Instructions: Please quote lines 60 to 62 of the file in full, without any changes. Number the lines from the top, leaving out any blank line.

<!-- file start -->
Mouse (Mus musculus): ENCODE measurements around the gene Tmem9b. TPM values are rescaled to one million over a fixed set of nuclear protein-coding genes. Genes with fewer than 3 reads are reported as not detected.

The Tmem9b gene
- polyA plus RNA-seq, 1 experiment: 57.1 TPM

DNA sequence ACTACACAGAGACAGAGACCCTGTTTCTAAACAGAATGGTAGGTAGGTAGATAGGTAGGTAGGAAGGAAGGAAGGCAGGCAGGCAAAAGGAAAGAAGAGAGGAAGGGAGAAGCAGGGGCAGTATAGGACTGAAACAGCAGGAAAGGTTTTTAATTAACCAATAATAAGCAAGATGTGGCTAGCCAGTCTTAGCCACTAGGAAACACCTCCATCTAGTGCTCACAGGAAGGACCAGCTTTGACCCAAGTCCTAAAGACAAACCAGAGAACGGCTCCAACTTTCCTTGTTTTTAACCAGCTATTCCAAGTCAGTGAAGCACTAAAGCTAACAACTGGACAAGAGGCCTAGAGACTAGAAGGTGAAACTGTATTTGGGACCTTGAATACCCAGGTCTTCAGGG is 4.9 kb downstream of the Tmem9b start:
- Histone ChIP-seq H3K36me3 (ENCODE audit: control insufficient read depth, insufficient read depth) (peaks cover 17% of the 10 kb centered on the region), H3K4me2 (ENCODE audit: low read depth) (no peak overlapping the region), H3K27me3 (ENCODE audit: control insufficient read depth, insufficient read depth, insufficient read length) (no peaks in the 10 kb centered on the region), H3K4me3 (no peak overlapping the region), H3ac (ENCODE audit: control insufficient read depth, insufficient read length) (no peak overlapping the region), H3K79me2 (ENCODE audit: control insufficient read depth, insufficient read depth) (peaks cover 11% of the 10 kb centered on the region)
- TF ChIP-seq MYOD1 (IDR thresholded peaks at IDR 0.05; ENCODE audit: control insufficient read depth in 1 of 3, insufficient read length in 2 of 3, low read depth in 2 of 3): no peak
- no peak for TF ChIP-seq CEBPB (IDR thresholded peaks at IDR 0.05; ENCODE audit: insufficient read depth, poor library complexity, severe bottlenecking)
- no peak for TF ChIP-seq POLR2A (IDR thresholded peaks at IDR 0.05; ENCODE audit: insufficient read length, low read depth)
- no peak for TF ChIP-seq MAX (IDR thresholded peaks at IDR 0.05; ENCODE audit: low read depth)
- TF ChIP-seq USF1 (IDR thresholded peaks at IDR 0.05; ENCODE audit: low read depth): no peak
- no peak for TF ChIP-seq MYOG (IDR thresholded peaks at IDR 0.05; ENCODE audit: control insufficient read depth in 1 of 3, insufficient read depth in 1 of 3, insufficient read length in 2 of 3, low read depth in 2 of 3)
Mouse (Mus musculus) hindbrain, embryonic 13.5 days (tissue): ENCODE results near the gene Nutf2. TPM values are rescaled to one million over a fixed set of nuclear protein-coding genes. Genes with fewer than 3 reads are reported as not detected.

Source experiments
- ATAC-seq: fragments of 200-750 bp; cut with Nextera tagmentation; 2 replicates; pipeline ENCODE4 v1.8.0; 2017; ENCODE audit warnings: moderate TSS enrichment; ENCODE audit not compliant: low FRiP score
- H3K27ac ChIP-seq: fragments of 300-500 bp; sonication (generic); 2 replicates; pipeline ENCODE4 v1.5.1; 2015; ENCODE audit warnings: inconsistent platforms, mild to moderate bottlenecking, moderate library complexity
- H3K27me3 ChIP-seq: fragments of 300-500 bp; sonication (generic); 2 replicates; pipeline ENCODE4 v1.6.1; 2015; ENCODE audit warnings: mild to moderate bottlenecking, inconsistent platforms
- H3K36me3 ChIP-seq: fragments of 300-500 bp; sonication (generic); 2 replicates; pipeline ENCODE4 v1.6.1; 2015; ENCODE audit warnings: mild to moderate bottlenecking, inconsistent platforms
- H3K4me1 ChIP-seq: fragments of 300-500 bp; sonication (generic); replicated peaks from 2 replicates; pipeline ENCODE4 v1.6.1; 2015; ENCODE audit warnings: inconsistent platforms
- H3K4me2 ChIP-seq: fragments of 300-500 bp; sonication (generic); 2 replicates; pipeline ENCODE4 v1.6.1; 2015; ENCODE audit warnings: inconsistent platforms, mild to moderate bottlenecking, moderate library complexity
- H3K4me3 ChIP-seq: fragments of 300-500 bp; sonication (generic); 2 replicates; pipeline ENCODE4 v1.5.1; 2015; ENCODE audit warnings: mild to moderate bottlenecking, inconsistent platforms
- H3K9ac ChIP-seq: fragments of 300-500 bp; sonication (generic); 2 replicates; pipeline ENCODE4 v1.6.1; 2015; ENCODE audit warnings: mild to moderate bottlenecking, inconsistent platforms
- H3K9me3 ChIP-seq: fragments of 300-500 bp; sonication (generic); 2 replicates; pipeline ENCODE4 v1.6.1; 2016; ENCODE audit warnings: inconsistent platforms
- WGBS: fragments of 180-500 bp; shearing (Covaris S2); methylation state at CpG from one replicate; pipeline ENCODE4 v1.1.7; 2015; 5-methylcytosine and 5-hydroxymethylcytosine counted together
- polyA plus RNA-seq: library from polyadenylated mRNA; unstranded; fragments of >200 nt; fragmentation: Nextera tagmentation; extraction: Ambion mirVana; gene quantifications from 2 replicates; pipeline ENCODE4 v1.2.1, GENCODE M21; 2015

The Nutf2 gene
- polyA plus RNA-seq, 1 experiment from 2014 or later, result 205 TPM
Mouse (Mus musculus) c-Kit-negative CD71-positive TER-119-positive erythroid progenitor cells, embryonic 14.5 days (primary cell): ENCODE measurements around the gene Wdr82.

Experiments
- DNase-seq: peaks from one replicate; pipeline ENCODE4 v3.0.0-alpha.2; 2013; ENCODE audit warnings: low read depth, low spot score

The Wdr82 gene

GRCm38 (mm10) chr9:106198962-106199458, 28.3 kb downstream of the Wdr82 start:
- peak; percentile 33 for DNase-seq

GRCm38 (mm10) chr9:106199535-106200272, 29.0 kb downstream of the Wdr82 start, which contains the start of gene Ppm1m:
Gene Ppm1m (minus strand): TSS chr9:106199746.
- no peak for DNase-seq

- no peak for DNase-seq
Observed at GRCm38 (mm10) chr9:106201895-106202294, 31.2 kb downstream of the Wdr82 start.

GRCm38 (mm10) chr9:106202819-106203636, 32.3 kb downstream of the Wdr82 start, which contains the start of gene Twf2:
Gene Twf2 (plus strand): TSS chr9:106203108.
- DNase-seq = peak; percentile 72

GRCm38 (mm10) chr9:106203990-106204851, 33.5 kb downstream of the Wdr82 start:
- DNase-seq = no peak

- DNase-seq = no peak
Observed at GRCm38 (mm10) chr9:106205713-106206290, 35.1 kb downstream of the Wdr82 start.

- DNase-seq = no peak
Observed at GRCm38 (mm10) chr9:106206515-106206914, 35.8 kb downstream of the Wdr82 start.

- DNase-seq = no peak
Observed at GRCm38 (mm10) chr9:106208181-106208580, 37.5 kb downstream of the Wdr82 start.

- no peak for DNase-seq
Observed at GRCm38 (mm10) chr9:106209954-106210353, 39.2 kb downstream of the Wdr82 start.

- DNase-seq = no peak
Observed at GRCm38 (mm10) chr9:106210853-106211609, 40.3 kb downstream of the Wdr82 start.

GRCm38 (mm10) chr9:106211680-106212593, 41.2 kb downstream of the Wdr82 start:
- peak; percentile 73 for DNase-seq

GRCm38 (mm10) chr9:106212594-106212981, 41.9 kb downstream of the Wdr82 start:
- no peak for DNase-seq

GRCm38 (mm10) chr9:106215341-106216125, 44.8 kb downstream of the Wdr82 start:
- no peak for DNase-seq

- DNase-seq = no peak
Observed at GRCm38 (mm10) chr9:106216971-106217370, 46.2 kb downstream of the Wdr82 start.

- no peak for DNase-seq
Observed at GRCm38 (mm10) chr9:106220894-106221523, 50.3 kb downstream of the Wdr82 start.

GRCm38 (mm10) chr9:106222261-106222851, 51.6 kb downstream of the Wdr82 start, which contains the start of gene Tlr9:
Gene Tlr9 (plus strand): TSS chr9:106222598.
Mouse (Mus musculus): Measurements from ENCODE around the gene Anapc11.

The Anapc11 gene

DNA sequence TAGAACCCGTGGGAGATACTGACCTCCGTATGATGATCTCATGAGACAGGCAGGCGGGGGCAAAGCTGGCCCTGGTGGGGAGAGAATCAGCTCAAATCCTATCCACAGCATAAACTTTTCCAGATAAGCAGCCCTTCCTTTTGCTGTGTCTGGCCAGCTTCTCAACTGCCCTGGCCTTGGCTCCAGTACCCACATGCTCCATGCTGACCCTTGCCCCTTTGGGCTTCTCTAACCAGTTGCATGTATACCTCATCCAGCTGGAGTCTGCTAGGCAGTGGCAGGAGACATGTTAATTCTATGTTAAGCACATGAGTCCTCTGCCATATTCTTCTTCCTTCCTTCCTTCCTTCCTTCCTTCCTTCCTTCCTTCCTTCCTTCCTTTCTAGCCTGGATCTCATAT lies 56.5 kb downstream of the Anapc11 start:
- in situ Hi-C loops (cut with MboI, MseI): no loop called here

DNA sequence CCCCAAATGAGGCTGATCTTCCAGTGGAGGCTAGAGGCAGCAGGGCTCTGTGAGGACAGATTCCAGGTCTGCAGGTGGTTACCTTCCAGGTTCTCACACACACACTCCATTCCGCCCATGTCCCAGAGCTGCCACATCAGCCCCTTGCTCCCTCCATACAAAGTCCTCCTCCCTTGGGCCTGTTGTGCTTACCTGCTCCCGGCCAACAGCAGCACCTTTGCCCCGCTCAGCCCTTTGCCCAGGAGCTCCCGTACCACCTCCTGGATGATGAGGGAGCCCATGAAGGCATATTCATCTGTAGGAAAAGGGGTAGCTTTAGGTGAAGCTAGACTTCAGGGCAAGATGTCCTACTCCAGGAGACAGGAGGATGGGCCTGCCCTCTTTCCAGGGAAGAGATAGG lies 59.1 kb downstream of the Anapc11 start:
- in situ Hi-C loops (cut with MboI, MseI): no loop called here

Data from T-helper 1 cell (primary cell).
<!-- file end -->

Observed at GRCm38 (mm10) chr9:106216971-106217370, 46.2 kb downstream of the Wdr82 start.

- no peak for DNase-seq
Observed at GRCm38 (mm10) chr9:106220894-106221523, 50.3 kb downstream of the Wdr82 start.